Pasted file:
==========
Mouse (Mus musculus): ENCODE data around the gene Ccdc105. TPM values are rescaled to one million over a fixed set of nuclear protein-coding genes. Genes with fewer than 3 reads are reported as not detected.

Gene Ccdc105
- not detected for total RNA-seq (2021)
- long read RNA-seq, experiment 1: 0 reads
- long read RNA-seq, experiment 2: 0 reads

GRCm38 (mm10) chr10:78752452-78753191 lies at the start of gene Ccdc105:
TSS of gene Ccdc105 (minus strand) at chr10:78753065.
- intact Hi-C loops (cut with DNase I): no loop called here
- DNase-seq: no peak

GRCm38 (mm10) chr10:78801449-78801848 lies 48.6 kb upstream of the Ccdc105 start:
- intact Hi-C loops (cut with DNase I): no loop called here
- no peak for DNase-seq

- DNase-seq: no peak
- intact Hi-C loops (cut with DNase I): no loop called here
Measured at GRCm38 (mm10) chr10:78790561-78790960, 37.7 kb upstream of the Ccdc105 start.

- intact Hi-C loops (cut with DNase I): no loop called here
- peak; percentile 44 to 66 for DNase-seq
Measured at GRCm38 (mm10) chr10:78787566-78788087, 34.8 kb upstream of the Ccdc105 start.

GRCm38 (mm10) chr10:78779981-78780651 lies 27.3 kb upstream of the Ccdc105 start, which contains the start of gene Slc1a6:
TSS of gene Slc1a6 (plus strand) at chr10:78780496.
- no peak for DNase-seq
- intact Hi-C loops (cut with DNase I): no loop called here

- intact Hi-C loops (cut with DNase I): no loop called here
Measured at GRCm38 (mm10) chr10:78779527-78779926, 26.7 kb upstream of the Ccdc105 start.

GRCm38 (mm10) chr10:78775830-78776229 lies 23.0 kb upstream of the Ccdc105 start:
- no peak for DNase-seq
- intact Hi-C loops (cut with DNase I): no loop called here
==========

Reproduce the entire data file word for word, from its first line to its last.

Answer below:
Mouse (Mus musculus): ENCODE data around the gene Ccdc105. TPM values are rescaled to one million over a fixed set of nuclear protein-coding genes. Genes with fewer than 3 reads are reported as not detected.

Gene Ccdc105
- not detected for total RNA-seq (2021)
- long read RNA-seq, experiment 1: 0 reads
- long read RNA-seq, experiment 2: 0 reads

GRCm38 (mm10) chr10:78752452-78753191 lies at the start of gene Ccdc105:
TSS of gene Ccdc105 (minus strand) at chr10:78753065.
- intact Hi-C loops (cut with DNase I): no loop called here
- DNase-seq: no peak

GRCm38 (mm10) chr10:78801449-78801848 lies 48.6 kb upstream of the Ccdc105 start:
- intact Hi-C loops (cut with DNase I): no loop called here
- no peak for DNase-seq

- DNase-seq: no peak
- intact Hi-C loops (cut with DNase I): no loop called here
Measured at GRCm38 (mm10) chr10:78790561-78790960, 37.7 kb upstream of the Ccdc105 start.

- intact Hi-C loops (cut with DNase I): no loop called here
- peak; percentile 44 to 66 for DNase-seq
Measured at GRCm38 (mm10) chr10:78787566-78788087, 34.8 kb upstream of the Ccdc105 start.

GRCm38 (mm10) chr10:78779981-78780651 lies 27.3 kb upstream of the Ccdc105 start, which contains the start of gene Slc1a6:
TSS of gene Slc1a6 (plus strand) at chr10:78780496.
- no peak for DNase-seq
- intact Hi-C loops (cut with DNase I): no loop called here

- intact Hi-C loops (cut with DNase I): no loop called here
Measured at GRCm38 (mm10) chr10:78779527-78779926, 26.7 kb upstream of the Ccdc105 start.

GRCm38 (mm10) chr10:78775830-78776229 lies 23.0 kb upstream of the Ccdc105 start:
- no peak for DNase-seq
- intact Hi-C loops (cut with DNase I): no loop called here